There are many kinds of friendship: those from childhood and school; friendships - the passing friendships, the faraway ones; the I-would-do-anything-for-you, the understanding, compassionate; the part-time social and the work friendships. ~ p. 151
Memory is a precious commodity, not to be tampered with, not to be rejected. We have to be glad of its existence, for it keeps alive those special people - the moments, the places, the feelings. So, Memory, I drink a long life - for both of us. ~ p. 166
I have spent a good deal of time trying to figure friendship out, without much luck. Why one friendship survives whether people see each other or not, why another fades for no apparent reason. Why sometimes old friends are easy to talk about everything and impossible to talk about anything. ~ p. 192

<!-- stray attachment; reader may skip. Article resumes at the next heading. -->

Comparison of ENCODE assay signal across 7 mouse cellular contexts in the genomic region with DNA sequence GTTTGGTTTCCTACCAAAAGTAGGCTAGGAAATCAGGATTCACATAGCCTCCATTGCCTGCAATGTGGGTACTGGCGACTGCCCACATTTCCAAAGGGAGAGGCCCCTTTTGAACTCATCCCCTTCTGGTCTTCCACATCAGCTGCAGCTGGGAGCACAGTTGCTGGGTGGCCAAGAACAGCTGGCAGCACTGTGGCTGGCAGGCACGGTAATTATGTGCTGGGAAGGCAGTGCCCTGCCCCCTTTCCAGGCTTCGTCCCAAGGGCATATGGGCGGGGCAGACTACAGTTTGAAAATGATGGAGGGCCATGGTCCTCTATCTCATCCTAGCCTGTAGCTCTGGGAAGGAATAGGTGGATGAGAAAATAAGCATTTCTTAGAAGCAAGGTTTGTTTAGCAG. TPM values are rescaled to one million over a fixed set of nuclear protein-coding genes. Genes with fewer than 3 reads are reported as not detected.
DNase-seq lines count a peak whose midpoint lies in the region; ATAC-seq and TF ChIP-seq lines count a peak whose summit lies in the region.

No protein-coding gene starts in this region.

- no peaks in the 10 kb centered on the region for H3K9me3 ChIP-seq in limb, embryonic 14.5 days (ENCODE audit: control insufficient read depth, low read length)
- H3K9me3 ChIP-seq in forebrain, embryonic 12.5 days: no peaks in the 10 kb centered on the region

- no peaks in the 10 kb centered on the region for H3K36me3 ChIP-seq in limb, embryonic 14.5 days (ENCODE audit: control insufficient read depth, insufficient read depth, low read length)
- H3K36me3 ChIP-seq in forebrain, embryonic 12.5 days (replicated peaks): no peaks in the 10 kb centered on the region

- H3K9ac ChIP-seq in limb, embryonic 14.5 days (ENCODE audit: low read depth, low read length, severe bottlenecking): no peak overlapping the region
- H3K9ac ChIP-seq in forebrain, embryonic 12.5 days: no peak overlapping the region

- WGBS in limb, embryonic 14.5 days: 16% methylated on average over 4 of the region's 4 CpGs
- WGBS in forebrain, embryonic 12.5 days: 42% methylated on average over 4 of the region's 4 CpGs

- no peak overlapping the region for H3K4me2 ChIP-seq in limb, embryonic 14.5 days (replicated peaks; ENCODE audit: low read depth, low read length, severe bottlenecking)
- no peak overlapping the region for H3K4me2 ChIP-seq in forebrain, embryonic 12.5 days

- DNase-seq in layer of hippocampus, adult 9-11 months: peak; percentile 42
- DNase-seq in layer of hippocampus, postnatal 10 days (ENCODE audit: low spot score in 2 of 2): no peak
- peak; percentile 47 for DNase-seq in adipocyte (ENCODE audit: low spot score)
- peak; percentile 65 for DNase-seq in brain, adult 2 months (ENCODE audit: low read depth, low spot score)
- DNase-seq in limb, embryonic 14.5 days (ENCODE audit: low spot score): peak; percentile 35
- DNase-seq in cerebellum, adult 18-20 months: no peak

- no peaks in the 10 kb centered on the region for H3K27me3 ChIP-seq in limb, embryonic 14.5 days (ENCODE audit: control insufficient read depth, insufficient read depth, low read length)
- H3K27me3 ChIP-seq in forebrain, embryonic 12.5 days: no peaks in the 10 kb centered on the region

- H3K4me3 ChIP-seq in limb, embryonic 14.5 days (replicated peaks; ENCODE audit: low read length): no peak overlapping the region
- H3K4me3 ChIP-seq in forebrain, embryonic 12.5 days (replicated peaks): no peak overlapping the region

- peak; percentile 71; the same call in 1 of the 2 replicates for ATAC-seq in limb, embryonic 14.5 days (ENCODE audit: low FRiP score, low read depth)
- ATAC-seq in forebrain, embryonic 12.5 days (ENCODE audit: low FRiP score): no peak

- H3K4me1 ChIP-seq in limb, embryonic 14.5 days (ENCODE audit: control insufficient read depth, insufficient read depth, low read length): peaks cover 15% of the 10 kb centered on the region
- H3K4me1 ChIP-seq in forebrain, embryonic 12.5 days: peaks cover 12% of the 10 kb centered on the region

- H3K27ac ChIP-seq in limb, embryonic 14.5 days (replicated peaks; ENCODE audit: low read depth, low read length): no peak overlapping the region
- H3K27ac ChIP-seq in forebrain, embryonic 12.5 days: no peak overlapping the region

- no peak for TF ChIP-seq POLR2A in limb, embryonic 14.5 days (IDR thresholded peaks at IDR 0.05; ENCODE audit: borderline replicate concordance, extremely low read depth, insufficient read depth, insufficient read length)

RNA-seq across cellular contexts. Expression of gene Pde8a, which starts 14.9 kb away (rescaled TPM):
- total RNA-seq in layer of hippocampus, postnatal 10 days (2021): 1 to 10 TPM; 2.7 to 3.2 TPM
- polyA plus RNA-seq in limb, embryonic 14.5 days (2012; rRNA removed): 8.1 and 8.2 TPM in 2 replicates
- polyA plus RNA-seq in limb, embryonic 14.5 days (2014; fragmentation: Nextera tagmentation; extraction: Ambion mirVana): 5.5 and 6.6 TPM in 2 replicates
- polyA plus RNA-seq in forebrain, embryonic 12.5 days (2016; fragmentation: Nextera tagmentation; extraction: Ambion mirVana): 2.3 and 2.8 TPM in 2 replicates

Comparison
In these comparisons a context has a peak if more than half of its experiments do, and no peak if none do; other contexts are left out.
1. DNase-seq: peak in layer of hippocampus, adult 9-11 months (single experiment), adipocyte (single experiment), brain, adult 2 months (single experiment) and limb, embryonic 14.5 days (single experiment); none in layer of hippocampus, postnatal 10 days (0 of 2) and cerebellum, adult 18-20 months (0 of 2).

Here is a beautiful quote of Bogie's that was in By Myself ~ and Then Some:
(Coming home from the hospital during his illness) This is what it's all about - this is why marriage is worth it... I've been trying to tell these guys [attendants] how great it is to be married - that you can't beat having your wife and kids there to greet you, that there's nothing like it. ~ 265